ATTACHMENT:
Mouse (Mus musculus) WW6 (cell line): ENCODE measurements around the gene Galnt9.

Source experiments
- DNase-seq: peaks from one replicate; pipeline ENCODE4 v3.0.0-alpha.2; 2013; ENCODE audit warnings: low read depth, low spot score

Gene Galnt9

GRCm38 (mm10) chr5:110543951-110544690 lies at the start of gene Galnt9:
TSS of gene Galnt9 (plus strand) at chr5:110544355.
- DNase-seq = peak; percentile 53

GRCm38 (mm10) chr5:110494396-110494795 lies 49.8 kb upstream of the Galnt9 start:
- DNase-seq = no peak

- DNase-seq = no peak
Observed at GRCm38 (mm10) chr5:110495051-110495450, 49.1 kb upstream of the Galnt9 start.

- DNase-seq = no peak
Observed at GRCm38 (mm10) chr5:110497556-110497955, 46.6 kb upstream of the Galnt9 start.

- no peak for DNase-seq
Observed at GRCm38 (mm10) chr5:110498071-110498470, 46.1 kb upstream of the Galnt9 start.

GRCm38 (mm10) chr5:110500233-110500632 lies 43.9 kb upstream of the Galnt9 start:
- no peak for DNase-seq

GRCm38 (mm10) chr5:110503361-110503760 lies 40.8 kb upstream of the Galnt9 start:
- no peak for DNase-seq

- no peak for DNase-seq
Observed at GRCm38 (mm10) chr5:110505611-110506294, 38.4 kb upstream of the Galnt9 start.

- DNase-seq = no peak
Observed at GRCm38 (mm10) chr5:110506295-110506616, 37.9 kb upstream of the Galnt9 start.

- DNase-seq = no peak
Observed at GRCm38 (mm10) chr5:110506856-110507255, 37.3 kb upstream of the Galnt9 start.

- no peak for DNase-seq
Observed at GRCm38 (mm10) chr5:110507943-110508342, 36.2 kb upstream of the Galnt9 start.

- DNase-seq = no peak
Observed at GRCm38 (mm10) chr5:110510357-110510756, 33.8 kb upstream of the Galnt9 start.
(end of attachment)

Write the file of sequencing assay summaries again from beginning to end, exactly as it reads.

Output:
Mouse (Mus musculus) WW6 (cell line): ENCODE measurements around the gene Galnt9.

Source experiments
- DNase-seq: peaks from one replicate; pipeline ENCODE4 v3.0.0-alpha.2; 2013; ENCODE audit warnings: low read depth, low spot score

Gene Galnt9

GRCm38 (mm10) chr5:110543951-110544690 lies at the start of gene Galnt9:
TSS of gene Galnt9 (plus strand) at chr5:110544355.
- DNase-seq = peak; percentile 53

GRCm38 (mm10) chr5:110494396-110494795 lies 49.8 kb upstream of the Galnt9 start:
- DNase-seq = no peak

- DNase-seq = no peak
Observed at GRCm38 (mm10) chr5:110495051-110495450, 49.1 kb upstream of the Galnt9 start.

- DNase-seq = no peak
Observed at GRCm38 (mm10) chr5:110497556-110497955, 46.6 kb upstream of the Galnt9 start.

- no peak for DNase-seq
Observed at GRCm38 (mm10) chr5:110498071-110498470, 46.1 kb upstream of the Galnt9 start.

GRCm38 (mm10) chr5:110500233-110500632 lies 43.9 kb upstream of the Galnt9 start:
- no peak for DNase-seq

GRCm38 (mm10) chr5:110503361-110503760 lies 40.8 kb upstream of the Galnt9 start:
- no peak for DNase-seq

- no peak for DNase-seq
Observed at GRCm38 (mm10) chr5:110505611-110506294, 38.4 kb upstream of the Galnt9 start.

- DNase-seq = no peak
Observed at GRCm38 (mm10) chr5:110506295-110506616, 37.9 kb upstream of the Galnt9 start.

- DNase-seq = no peak
Observed at GRCm38 (mm10) chr5:110506856-110507255, 37.3 kb upstream of the Galnt9 start.

- no peak for DNase-seq
Observed at GRCm38 (mm10) chr5:110507943-110508342, 36.2 kb upstream of the Galnt9 start.

- DNase-seq = no peak
Observed at GRCm38 (mm10) chr5:110510357-110510756, 33.8 kb upstream of the Galnt9 start.